1 2 3 4 5 6 7 8 9 10 11 UNITED STATES DISTRICT COURT 12 SOUTHERN DISTRICT OF CALIFORNIA 13 14 PATRICIA LUMAS, Case No.: 19-CV-0294 W (WVG) Plaintiff, 15 16 v. 17 ORDER GRANTING DEFENDANT UNITED STATES’S 12(B)(1) MOTION TO DISMISS [DOC. 7] UNITED STATES OF AMERICA, and BARBARA ANTONE, 18 Defendants. 19 20 21 Pending before the Court is Defendant United States of America’s motion to 22 dismiss pursuant to Federal Rule of Civil Procedure 12(b)(1). (Mot. [Doc. 7.]; see also 23 Reply [16].) Plaintiff opposes. (Opp’n [Doc. 11].) 24 The Court decides the matter on the papers submitted and without oral argument. 25 See Civ. L.R. 7.1(d.1). For the reasons that follow, the Court GRANTS the motion 26 [Doc. 7]. 27 28 1 19-CV-0294 W (WVG) 1 I. BACKGROUND 2 On May 25, 2017, Plaintiff Patricia Lumas (“Lumas”) was injured while riding in a 3 vehicle driven by Defendant Barbara Antone-Levy (“Antone”).1 (Compl. [Doc. 1] ¶¶ 14– 4 20.) Lumas alleges that Antone was working within the scope of her responsibilities as 5 the Quechan Indian Tribe Language Preservation Coordinator when the accident 6 occurred. (Id. ¶¶ 8–10; DHHS Claim [Doc. 1-1, Ex. 1].) 7 8 Lumas submitted a claim against the Fort Yuma Quechan Indian Tribe, to which Hudson Insurance Company replied: 9 [Lumas] should immediately submit this matter to the federal government, on the grounds that it may be a claim against a tribal contractor and its employees, arising out of tribal activities funded by a Self-Determination Contract . . . . In the meantime, Hudson is taking no further action concerning this matter while it awaits the decision from the federal government. 10 11 12 13 14 (Hudson Insurance Correspondence [Doc. 11-1, Ex. 1].) In February of 2019, Lumas brought this action. (Compl. [Doc. 1].) In line with 15 16 17 Hudson’s analysis, Lumas contends that the Federal Torts Claims Act (“FTCA”) makes the federal government liable for Antone’s negligent driving. (Id. ¶¶ 1–2.) On June 14, 2019, the United States filed the instant motion requesting dismissal of 18 19 20 21 22 Lumas’s complaint for lack of subject matter jurisdiction under Rule 12(b)(1). (Mot. [Doc. 7.]; see also Reply [16].) Lumas opposes and each party has submitted supplemental briefing at this Court’s request. (Opp’n [Doc. 11]; Pl.’s Suppl. Br. [Doc.18]; Def.’s Suppl. Br. [Doc. 19].) 23 24 25 26 27 Antone’s last name occasionally switches to Levy in the record. The two are one and the same for the purposes of this Order. 1 28 2 19-CV-0294 W (WVG) 1 II. LEGAL STANDARD 2 Rule 12(b)(1) provides a procedural mechanism for a defendant to challenge 3 subject-matter jurisdiction. “A jurisdictional challenge under Rule 12(b)(1) may be made 4 either on the face of the pleadings or by presenting extrinsic evidence. Where 5 jurisdiction is intertwined with the merits, we must assume the truth of the allegations in 6 a complaint unless controverted by undisputed facts in the record.” Warren v. Fox 7 Family Worldwide, Inc., 328 F.3d 1136, 1139 (9th Cir. 2003) (internal quotation marks, 8 brackets, ellipsis and citations omitted). 9 A facial attack challenges the complaint on its face. Safe Air for Everyone v. 10 Meyer, 373 F.3d 1035, 1039 (9th Cir. 2004). But when the moving party raises a factual 11 challenge to jurisdiction, the court may look beyond the complaint and consider extrinsic 12 evidence, and “need not presume the truthfulness of the plaintiff’s allegations.” See id. 13 Once the defendant has presented a factual challenge under Rule 12(b)(1), the burden of 14 proof shifts to the plaintiff to “furnish affidavits or other evidence necessary to satisfy its 15 burden of establishing subject matter jurisdiction.” Id. 16 17 III. DISCUSSION 18 Here, the United States asserts a factual challenge. It argues there are no facts in 19 this case overriding its baseline immunity from suit. The burden of proof therefore lies 20 with Lumas to furnish sufficient evidence establishing subject matter jurisdiction. See 21 Safe Air for Everyone, 373 F.3d at 1039. 22 The doctrine of sovereign immunity establishes that “‘[t]he United States, as 23 sovereign, is immune from suit save as it consents to be sued.’” United States v. 24 Mitchell, 445 U.S. 535, 538 (1980) (quoting United States v. Sherwood, 312 U.S. 584, 25 586 (1941)). The United States may waive its sovereign immunity, but any such waiver 26 must be strictly interpreted. Id. The FTCA is a limited waiver of sovereign immunity. It 27 establishes that a plaintiff can sue the United States for: 28 3 19-CV-0294 W (WVG) 1 2 3 4 5 6 injury or loss of property, or personal injury or death caused by the negligent or wrongful act or omission of any employee of the Government while acting within the scope of his office or employment, under circumstances where the United States, if a private person, would be liable to the claimant in accordance with the law of the place where the act or omission occurred. 28 U.S.C. § 1346(b)(1). In its motion to dismiss, the United States argues that the FTCA does not apply 7 here to grant subject matter jurisdiction because Lumas was not a government employee. 8 (Mot. [Doc. 7] p. 2.) However, Lumas contends that the Indian Self-Determination and 9 Education Assistance Act (“ISDEAA”) extends FTCA coverage to torts of tribal 10 employees acting pursuant to federal contracts granted under the ISDEAA. (Opp’n [Doc. 11 11] p. 6.) 12 An ISDEAA contract provides funding to a tribe to plan, conduct, and administer 13 programs that the federal government would have otherwise provided, thereby furthering 14 Indian self-determination. See 25 U.S.C. § 5321. A “self-determination contract” under 15 the ISDEAA is one between a tribal organization and either the Secretary of Health and 16 Human Services (“DHHS”) or the Secretary of the Interior. 25 U.S.C. § 5304(i), (j). 17 Congress amended the ISDEAA to allow FTCA recovery when death or injury results 18 from the performance of a self-determination contract. 25 U.S.C. § 5321(d). While tribal 19 members are not federal employees, they are deemed “covered employees” when 20 operating under ISDEAA self-determination contracts and treated as federal employees 21 for FTCA purposes. Id. Thus, the controlling question for purposes of the current 22 motion is whether Antone was working under a self-determination contract when the 23 alleged tortious conduct occurred. 24 At the time of the accident, the Quechan Indian Tribe employed Antone as a Tribal 25 Language Preservation Coordinator. (DHHS Claim [Doc. 1-1, Ex. 1]; Quechan 26 Language Revitalization Project Grant [Doc. 16-10, Ex. A] pp. 45–47.) According to the 27 official responsible for administering self-determination contracts between the DHHS 28 and the Quechan Indian Tribe, the position of Tribal language Preservation Coordinator 4 19-CV-0294 W (WVG) 1 was not funded by either the Alcohol/Drug Abuse Prevention Program or the Community 2 Health Representatives Program—the only two programs funded by DHHS pursuant to 3 the ISDEAA at the time of the accident. (Morales Decl. [Doc. 16-1] ¶¶ 1–5; 4 Alcohol/Drug Abuse Prevention Program [Doc. 16-2, Ex. A.]; Community Health 5 Representatives Program [Doc. 16-3, Ex. B].) Likewise, the Department of Interior did 6 not identify Antone’s position in its respective ISDEAA contracts. (Shields Decl. [Doc. 7 16-6] ¶¶ 1–3; Johnson O’Malley Program [16-7, Ex. A]; Higher Ed. Adult Vocational 8 Training [16-8, Ex. B].) In fact, Antone’s position is funded by the Native Language 9 Preservation and Maintenance Program, which was authorized under the Native 10 American Programs Act. (Strickland Decl. [16-9] ¶¶ 2–3; Quechan Language 11 Revitalization Project [16-10, Ex. A].) The Native American Programs Act is an entirely 12 different statute from the ISDEAA. See 42 U.S.C. § 2991b-3. 13 Nevertheless, Lumas argues the Language Preservation Program agreement for 14 which Antone was the Program Coordinator falls under the ISDEAA because it is “for 15 the benefit of Indians.” (Pl.’s Suppl. Br. [Doc. 18] 4:22–5:19.) However, the ISDEAA 16 does not say that all grants for the benefit of Indians must necessarily be a self- 17 determination contract; it specifically provides that a “‘self-determination contract’ 18 means a contract . . . entered into under subchapter I of this chapter between a tribal 19 organization and the appropriate Secretary.” 25 U.S.C. § 5304(j). The Native Language 20 Preservation and Maintenance grant funding Antone’s position was entered into under an 21 entirely different Title than subchapter I of Title 25. Compare 25 U.S.C. § 5321, with 42 22 U.S.C. § 2991b-3. 23 24 25 26 27 28 5 19-CV-0294 W (WVG) Lumas has failed to show that an ISDEAA contract underwrote Antone’s position 1 2 with the Quechan Indian Tribe. Accordingly, sovereign immunity has not been waived 3 and Lumas’s complaint is dismissed for lack of subject matter jurisdiction.2 4 5 IV. Defendant’s motion to dismiss for lack of jurisdiction is GRANTED. [Doc. 7.] 6 7 CONCLUSION & ORDER This action is dismissed WITHOUT LEAVE TO AMEND. 8 9 IT IS SO ORDERED. 10 11 Dated: October 10, 2019 12 13 14 15 16 17 18 19 20 21 22 23 24 25 26 27 28 2 The Court finds Lumas’s request for additional time to conduct a limited deposition of Antone prior to ruling on this motion futile and counter to judicial efficiency. (Pl.’s Suppl. Br. [Doc.18] 1:18–2:3.) The requisite information has already been supplied by the agencies involved. 6 19-CV-0294 W (WVG)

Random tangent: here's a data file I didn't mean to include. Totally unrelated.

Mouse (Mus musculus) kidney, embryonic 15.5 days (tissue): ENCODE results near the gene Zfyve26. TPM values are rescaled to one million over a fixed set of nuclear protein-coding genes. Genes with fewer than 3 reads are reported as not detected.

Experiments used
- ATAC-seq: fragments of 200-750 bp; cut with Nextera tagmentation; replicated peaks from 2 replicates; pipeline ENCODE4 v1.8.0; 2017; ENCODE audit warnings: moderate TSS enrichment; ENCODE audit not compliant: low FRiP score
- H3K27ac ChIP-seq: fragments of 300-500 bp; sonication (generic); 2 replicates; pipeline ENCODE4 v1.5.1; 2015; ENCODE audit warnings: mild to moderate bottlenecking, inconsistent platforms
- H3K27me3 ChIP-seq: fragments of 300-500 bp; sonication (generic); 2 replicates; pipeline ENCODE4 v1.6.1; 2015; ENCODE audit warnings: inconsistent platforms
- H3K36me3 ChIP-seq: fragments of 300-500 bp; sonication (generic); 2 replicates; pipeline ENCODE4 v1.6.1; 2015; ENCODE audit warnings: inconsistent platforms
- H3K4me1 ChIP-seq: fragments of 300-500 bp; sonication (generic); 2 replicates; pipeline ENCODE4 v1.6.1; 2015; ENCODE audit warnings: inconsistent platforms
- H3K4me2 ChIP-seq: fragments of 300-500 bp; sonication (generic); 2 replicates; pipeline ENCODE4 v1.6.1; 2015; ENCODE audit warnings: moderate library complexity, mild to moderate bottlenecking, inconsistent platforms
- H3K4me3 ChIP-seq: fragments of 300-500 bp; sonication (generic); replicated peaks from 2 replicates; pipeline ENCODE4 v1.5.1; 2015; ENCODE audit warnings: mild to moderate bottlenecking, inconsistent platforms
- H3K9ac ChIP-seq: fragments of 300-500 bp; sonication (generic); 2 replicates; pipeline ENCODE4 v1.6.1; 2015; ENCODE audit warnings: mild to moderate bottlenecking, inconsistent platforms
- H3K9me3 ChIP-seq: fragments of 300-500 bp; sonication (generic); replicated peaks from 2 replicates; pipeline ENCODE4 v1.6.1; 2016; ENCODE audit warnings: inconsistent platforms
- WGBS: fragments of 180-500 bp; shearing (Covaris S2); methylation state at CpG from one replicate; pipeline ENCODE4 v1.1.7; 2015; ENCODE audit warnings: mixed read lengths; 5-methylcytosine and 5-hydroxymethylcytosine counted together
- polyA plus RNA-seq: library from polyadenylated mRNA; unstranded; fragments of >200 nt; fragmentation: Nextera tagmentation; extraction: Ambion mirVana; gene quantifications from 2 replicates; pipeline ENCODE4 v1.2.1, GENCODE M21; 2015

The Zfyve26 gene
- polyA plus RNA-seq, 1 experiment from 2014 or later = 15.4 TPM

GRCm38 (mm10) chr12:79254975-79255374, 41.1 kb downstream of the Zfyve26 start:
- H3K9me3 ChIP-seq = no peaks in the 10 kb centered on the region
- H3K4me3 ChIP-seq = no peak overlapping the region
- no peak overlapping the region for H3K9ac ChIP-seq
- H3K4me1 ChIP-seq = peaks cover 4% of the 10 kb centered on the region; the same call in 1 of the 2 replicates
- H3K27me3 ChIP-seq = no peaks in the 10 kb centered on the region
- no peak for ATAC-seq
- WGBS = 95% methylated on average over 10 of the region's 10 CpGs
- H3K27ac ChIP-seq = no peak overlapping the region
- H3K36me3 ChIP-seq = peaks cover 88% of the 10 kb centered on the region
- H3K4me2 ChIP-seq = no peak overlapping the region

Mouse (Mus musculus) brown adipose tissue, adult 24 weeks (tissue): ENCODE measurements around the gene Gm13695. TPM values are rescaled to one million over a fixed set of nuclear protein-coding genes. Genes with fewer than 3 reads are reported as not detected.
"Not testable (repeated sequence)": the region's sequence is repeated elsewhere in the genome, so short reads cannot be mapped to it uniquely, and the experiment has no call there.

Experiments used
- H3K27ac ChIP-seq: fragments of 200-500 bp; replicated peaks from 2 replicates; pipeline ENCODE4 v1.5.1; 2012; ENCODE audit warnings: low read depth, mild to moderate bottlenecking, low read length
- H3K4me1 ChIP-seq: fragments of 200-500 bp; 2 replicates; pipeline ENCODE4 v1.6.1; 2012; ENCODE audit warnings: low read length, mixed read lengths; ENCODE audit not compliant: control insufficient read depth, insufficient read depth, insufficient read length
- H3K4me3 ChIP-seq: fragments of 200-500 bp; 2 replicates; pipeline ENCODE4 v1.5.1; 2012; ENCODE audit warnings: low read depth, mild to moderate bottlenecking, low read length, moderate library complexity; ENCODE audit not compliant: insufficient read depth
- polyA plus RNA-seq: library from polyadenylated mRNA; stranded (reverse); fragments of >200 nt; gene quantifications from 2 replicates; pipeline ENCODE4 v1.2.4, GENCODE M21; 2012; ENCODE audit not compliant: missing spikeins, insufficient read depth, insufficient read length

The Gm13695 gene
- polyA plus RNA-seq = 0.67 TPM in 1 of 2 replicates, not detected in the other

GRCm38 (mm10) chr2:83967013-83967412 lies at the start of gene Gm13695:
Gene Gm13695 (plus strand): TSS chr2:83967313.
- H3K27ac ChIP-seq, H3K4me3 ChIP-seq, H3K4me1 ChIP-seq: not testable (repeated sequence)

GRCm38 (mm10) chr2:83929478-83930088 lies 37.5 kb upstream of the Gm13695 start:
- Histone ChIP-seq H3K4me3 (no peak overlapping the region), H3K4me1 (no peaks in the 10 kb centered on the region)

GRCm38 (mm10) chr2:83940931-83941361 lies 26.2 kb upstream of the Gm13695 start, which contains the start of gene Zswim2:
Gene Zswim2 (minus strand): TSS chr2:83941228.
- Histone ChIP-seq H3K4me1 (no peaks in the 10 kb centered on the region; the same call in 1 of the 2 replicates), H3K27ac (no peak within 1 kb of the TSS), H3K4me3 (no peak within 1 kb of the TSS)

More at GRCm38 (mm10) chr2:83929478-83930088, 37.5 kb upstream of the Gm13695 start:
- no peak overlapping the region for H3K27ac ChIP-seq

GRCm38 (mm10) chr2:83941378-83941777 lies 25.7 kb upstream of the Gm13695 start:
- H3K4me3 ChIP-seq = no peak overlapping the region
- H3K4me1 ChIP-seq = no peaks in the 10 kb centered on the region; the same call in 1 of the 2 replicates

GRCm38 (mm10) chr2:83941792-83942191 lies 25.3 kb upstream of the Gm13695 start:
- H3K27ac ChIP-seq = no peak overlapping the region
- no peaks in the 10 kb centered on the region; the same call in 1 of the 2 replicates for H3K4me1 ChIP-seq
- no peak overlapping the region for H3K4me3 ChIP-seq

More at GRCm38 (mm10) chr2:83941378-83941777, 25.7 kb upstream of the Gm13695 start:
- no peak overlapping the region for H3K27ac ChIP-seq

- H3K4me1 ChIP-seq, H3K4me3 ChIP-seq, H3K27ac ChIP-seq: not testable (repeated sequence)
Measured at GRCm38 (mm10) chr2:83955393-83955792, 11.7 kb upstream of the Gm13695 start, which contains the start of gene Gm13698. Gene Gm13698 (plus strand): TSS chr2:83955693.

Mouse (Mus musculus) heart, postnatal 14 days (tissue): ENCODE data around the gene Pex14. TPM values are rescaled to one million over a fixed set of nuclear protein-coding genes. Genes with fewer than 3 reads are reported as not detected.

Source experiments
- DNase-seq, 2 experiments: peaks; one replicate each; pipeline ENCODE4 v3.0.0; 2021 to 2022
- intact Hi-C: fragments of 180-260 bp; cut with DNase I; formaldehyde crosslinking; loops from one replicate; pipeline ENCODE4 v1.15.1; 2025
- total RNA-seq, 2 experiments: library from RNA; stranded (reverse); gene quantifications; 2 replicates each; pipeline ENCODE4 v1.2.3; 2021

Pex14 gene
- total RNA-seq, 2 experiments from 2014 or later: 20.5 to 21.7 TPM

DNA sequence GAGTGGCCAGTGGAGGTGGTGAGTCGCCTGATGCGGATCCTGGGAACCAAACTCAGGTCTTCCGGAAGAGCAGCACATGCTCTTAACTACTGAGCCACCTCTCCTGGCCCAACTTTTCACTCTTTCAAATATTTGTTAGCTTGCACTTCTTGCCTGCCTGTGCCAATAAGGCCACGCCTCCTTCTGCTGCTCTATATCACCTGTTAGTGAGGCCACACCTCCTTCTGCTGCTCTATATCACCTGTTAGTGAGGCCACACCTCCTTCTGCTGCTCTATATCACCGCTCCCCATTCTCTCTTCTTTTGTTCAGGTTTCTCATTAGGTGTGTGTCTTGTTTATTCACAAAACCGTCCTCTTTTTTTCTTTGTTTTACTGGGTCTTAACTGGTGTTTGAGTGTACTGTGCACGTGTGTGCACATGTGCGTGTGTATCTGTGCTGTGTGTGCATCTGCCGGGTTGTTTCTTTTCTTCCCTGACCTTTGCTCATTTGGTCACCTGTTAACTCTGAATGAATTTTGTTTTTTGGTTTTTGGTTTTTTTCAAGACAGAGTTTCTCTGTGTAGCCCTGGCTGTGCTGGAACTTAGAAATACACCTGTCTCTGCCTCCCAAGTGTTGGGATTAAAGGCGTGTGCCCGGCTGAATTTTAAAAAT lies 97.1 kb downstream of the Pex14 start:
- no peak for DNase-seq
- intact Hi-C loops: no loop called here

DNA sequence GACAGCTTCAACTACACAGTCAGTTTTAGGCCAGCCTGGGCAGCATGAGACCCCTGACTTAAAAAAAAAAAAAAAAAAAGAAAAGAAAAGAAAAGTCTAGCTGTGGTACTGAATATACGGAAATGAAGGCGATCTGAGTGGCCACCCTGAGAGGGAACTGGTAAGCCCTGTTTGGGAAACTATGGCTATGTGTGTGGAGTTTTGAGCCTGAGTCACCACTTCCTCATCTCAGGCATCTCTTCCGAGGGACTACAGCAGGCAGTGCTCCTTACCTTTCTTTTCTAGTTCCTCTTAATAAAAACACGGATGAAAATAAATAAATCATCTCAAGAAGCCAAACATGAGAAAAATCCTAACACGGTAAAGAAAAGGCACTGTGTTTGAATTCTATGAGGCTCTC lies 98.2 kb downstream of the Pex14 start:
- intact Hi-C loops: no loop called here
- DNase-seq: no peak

Disclaimer: Justia Dockets & Filings provides public litigation records from the federal appellate and district courts. These filings and docket sheets should not be considered findings of fact or liability, nor do they necessarily reflect the view of Justia.

Why Is My Information Online?